OrderPaperToday – The Senate was on Thursday split along partisan and north- south regional divides when an amendment bill to embed the use of card reader device in the Electoral Act was debated.
Senators relapsed into regional and partisan enclaves as those from the northern part of the country and the All Progressives Congress (APC) backed the bill while those against it were mostly from the south and of the Peoples Democratic Party (PDP).
The debate on the bill sponsored by Sen. Tijani Kaura (APC, Zamfara North) also brought up echoes of the 2015 general elections where the card readers worked effectively as against more hitches recorded in its usage in many parts of southen Nigeria.
Presenting the lead debate on the bill, Sen. Kaura said that there was need for the Electoral Act to be amended to address challenges with the card reader witnessed in the last election.
Speaking in support of the bill, deputy leader of the Senate, Ibn Na’Allah (APC, Borno) said the amendment was imperative, noting however that it was not possible for the parliament to see every conceivable lacuna in the Electoral Act that required amendment.
Accordingly, he proposed that the amendments be made flexible saying: “This amendment seeks to validate card reader for elections.
“Instead of limiting to card reader, we could say that the INEC shall have power to conduct election using card reader or such other equipment for the purpose of conducting free and fair election.
“So the law must give some flexibility to the electoral body, it is a very noble cause and we should support this bill to pass the second reading.”
But for Senator obinna Ogba (PDP, Ebonyi Central) he would only support the bill on the condition that the card reader or other amendment does not favour one region of the country over another.
He said judging from the last general elections, the card reader seemed to have worked against voters in the southern part of Nigeria where a lot of peple were disenfranchised by the card reader.
He said: “Whether we like it or not, a great percentage of my people did not vote as a result of this card reader.
Also speaking, Sen. Foster Ogola (PDP, Bayelsa West) vehemently opposed the bill saying it stood in contravention to certain sections of the Nigerian Constitution.
Ogola said that before the Electoral Act could be amended, the Constution would first be amended as any amendment made to the Act would be a nullity.
He said: “The constitution says that any law made that is in contravention with the constitution is null and void.
“The elections had been going smoothly, INEC conducted election last week, lack of this new law has not deterred election. For this to go, we must first amend the constitution to provide for the use of electronic voting system.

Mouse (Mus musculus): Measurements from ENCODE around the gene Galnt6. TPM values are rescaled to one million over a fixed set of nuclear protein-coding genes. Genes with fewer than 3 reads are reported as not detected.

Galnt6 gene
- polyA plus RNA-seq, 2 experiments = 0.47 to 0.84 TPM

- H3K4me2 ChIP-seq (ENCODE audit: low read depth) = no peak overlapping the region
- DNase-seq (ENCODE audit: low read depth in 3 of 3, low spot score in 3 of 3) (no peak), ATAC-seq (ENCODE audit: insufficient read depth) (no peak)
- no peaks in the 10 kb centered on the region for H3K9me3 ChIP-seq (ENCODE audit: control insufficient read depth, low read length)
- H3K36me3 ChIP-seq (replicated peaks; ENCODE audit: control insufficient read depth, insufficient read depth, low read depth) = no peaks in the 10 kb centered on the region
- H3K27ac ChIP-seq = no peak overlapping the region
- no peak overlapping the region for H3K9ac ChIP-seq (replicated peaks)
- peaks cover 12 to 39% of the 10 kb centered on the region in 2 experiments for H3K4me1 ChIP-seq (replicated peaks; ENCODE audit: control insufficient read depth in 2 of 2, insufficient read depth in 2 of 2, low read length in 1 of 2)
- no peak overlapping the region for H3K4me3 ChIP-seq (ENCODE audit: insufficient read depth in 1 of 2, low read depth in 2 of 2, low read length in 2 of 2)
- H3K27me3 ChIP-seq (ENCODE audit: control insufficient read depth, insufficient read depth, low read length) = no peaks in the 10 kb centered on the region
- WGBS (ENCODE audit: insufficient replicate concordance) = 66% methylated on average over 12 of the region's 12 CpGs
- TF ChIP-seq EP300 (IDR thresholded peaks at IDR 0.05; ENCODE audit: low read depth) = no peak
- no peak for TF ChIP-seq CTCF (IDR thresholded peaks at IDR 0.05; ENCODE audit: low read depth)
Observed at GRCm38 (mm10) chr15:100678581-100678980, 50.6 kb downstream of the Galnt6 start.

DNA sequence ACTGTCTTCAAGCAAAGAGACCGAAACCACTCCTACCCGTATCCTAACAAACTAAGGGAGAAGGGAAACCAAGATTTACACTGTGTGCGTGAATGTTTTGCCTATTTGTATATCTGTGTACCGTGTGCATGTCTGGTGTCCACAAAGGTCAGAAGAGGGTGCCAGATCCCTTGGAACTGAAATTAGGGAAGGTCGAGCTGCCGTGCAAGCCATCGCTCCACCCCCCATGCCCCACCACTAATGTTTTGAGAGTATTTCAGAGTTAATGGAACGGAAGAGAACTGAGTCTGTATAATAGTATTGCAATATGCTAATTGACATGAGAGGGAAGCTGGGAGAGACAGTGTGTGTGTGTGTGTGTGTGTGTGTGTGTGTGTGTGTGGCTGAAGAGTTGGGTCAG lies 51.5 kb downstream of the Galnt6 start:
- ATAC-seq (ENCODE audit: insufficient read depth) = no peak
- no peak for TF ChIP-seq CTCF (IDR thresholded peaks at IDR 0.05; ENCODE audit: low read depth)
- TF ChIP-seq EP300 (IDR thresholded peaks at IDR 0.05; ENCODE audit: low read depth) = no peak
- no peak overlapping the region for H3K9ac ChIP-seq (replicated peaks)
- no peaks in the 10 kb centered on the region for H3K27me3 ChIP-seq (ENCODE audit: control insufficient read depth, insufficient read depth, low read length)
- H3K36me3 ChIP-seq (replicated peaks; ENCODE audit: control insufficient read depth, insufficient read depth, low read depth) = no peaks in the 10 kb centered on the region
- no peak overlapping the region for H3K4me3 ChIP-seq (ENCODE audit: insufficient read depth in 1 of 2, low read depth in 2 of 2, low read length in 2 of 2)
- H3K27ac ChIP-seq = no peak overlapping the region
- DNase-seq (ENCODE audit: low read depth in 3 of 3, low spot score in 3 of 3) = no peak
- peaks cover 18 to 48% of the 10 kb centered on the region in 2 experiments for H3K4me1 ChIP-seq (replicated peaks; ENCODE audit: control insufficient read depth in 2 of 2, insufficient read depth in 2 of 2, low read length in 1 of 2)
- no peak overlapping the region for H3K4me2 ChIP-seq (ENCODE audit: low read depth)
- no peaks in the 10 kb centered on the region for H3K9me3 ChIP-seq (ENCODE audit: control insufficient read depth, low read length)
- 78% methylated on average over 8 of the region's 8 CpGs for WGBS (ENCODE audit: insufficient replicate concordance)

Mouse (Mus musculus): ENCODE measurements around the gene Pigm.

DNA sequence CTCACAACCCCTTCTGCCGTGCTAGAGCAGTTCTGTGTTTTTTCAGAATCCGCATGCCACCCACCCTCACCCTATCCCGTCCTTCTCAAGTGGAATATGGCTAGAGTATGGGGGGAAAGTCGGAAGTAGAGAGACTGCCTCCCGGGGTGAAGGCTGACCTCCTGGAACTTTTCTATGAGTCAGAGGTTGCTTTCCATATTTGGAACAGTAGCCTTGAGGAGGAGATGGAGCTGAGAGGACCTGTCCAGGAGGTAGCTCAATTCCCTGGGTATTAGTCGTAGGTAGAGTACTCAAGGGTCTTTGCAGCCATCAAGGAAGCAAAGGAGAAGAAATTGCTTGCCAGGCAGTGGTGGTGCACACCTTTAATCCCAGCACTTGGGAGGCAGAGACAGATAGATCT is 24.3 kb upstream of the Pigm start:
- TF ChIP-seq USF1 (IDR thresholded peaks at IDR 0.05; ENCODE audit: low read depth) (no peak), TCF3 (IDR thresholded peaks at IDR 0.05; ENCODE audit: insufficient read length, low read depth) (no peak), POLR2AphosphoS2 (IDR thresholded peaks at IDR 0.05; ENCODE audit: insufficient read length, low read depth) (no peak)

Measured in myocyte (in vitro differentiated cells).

” am convinced that this bill should not go for a second reading until the constitution is amended and I urge my colleagues to ensure that thisbill is not passd for second reading.”
Sen. Bassey Akpan (PDP, Akwa Ibom) spoke in a similar vein, arguing that while he was not against the card reader, it was necessary for it to have been used and perfected before it is included in the Electoral Act or the Constitution.
He said that the card reader did not work well in the South recalling that the machine was unable to verify former President Goodluck Jonathan at his polling unit.
He said: “We had states where the number of accredited voters was as equal and the number of registered voters.
“We must be able to get the assurance of INEC that card reader would work: we need to build on it before we make it into our laws as a preference.
“We are interested in it working for the collective interest of the country not for a sectional interest.”
Deputy President of the Senate, Ike Ekwerenmadu (PDP, Enugu) whilst supporting the bill, said the Act should be amended to accommodate unseen contigencies like the recent case in Kogi where a candidate died after primary election had been concluded.
“This is time to liaise with INEC, judiciary and propose a comprehensive review of the Electoral Act and even those electoral issues contained in the constitution,” he argued.
The Senate however passed the bill which basically seeks to amend the Electoral Act to include the use of the card reader in the electoral process, for second reading
In this regard, the upper chamber directed its committee on INEC to conduct a public hearing on the proposed amendment and report back in four weeks.
The President of the Senate Bukola Saraki asked the committee to go beyond the issue of card reader to also consider all other issues in the Act that possibly require amendment.
“Once we start getting into the electoral arena it becomes more and more difficult,” he said.
He also charged the committee to come up with amendments that would be easy to implement so as not to create more `lacuna’ in the electoral process.